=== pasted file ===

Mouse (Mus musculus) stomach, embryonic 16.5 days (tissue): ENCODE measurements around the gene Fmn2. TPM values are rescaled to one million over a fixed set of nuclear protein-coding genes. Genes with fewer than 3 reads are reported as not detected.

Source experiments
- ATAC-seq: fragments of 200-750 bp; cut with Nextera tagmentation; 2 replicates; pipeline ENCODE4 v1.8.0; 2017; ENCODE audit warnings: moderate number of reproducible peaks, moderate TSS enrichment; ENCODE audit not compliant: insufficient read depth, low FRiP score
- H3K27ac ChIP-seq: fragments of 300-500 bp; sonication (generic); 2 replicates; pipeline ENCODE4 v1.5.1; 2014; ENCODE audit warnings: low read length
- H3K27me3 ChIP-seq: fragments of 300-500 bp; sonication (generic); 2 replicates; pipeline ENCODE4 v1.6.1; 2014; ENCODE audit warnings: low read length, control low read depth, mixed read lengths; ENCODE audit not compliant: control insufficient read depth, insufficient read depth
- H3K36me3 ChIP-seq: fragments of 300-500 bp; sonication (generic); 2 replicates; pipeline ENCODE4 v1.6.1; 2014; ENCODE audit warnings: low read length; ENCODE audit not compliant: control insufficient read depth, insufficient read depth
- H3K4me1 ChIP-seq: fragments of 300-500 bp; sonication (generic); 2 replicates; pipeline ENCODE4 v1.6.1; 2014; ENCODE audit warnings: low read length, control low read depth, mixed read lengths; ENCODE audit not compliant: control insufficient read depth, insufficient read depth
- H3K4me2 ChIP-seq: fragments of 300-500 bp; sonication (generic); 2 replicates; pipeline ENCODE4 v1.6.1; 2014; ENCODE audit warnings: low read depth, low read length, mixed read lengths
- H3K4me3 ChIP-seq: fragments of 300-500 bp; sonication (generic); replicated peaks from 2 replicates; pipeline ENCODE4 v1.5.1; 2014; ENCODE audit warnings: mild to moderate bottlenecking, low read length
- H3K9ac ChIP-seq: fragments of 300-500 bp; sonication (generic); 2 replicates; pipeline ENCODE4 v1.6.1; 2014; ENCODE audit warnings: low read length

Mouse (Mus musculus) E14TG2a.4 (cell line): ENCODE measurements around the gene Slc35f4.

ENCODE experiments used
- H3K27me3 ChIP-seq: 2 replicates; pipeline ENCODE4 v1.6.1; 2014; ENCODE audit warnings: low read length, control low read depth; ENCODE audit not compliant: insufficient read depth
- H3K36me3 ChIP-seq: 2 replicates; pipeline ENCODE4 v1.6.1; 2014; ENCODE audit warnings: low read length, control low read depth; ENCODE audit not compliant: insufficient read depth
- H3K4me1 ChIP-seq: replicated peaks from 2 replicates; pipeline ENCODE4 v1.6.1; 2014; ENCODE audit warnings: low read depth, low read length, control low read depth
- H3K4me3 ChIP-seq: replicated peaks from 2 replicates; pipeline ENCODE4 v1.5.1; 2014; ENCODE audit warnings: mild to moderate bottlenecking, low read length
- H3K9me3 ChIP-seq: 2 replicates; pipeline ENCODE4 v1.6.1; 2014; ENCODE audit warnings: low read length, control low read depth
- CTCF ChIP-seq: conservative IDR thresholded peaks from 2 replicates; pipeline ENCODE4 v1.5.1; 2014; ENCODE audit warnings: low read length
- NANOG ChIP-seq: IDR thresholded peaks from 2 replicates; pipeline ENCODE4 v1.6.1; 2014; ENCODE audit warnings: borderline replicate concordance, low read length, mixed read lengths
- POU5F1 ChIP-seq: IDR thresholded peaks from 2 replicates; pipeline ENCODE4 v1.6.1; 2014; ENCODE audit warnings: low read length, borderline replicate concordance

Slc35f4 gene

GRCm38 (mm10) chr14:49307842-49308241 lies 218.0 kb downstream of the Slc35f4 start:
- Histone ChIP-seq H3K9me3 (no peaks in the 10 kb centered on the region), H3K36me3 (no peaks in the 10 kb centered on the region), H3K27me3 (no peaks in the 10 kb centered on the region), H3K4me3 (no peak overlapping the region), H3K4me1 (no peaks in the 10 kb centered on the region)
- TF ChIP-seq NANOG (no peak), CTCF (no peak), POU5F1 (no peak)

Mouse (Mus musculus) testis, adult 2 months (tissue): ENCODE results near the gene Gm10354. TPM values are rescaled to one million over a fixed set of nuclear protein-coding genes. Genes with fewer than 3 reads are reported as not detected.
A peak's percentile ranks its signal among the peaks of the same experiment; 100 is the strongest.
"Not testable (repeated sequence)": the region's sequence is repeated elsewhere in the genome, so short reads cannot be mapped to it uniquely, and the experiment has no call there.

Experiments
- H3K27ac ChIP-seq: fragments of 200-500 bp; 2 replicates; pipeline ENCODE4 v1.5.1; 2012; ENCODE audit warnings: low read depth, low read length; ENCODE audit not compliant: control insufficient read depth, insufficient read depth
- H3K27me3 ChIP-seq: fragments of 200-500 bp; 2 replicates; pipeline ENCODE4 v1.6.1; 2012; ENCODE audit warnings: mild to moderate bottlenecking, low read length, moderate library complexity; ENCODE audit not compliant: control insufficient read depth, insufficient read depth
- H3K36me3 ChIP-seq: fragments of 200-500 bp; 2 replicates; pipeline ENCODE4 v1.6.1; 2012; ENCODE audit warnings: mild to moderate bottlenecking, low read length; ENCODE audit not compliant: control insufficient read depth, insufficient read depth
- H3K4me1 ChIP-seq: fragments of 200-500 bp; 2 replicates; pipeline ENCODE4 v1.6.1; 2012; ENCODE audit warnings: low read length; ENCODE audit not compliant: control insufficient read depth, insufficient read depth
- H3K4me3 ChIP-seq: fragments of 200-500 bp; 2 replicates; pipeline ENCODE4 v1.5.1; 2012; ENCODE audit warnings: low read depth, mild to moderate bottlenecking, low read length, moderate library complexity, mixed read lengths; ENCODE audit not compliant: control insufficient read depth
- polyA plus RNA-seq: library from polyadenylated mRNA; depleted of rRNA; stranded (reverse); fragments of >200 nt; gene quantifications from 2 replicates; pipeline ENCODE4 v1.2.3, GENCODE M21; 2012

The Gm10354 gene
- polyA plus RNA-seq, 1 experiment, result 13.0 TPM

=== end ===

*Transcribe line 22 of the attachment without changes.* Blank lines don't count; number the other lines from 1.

GRCm38 (mm10) chr14:49307842-49308241 lies 218.0 kb downstream of the Slc35f4 start: